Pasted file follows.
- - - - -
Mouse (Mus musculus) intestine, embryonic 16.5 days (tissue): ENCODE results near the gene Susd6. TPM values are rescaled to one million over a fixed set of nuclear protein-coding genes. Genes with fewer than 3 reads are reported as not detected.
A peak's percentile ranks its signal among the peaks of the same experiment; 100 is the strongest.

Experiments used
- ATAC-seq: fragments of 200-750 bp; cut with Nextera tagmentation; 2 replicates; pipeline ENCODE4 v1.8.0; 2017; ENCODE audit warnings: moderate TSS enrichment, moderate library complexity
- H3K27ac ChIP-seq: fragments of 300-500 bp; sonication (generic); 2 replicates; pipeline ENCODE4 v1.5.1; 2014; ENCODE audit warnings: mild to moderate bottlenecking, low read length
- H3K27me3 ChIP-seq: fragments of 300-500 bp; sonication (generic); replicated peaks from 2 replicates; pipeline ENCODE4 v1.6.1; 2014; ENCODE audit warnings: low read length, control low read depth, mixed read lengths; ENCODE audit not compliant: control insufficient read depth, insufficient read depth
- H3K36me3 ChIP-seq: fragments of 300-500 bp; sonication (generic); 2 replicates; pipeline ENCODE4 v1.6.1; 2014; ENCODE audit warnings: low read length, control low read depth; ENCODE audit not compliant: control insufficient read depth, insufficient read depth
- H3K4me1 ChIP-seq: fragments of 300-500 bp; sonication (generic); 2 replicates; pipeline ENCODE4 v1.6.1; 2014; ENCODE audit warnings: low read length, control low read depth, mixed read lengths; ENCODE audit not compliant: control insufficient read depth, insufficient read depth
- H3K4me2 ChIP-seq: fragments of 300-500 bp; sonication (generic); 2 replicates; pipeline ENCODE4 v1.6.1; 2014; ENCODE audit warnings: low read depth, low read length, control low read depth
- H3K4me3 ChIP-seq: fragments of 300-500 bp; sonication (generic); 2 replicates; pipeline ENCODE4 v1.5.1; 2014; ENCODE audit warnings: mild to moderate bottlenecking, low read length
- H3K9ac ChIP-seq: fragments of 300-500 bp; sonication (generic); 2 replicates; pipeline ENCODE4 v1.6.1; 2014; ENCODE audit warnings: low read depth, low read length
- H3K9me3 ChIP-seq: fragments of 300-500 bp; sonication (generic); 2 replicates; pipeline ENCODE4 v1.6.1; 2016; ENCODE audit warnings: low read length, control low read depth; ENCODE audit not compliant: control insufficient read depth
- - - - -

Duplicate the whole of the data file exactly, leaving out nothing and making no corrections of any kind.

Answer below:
Mouse (Mus musculus) intestine, embryonic 16.5 days (tissue): ENCODE results near the gene Susd6. TPM values are rescaled to one million over a fixed set of nuclear protein-coding genes. Genes with fewer than 3 reads are reported as not detected.
A peak's percentile ranks its signal among the peaks of the same experiment; 100 is the strongest.

Experiments used
- ATAC-seq: fragments of 200-750 bp; cut with Nextera tagmentation; 2 replicates; pipeline ENCODE4 v1.8.0; 2017; ENCODE audit warnings: moderate TSS enrichment, moderate library complexity
- H3K27ac ChIP-seq: fragments of 300-500 bp; sonication (generic); 2 replicates; pipeline ENCODE4 v1.5.1; 2014; ENCODE audit warnings: mild to moderate bottlenecking, low read length
- H3K27me3 ChIP-seq: fragments of 300-500 bp; sonication (generic); replicated peaks from 2 replicates; pipeline ENCODE4 v1.6.1; 2014; ENCODE audit warnings: low read length, control low read depth, mixed read lengths; ENCODE audit not compliant: control insufficient read depth, insufficient read depth
- H3K36me3 ChIP-seq: fragments of 300-500 bp; sonication (generic); 2 replicates; pipeline ENCODE4 v1.6.1; 2014; ENCODE audit warnings: low read length, control low read depth; ENCODE audit not compliant: control insufficient read depth, insufficient read depth
- H3K4me1 ChIP-seq: fragments of 300-500 bp; sonication (generic); 2 replicates; pipeline ENCODE4 v1.6.1; 2014; ENCODE audit warnings: low read length, control low read depth, mixed read lengths; ENCODE audit not compliant: control insufficient read depth, insufficient read depth
- H3K4me2 ChIP-seq: fragments of 300-500 bp; sonication (generic); 2 replicates; pipeline ENCODE4 v1.6.1; 2014; ENCODE audit warnings: low read depth, low read length, control low read depth
- H3K4me3 ChIP-seq: fragments of 300-500 bp; sonication (generic); 2 replicates; pipeline ENCODE4 v1.5.1; 2014; ENCODE audit warnings: mild to moderate bottlenecking, low read length
- H3K9ac ChIP-seq: fragments of 300-500 bp; sonication (generic); 2 replicates; pipeline ENCODE4 v1.6.1; 2014; ENCODE audit warnings: low read depth, low read length
- H3K9me3 ChIP-seq: fragments of 300-500 bp; sonication (generic); 2 replicates; pipeline ENCODE4 v1.6.1; 2016; ENCODE audit warnings: low read length, control low read depth; ENCODE audit not compliant: control insufficient read depth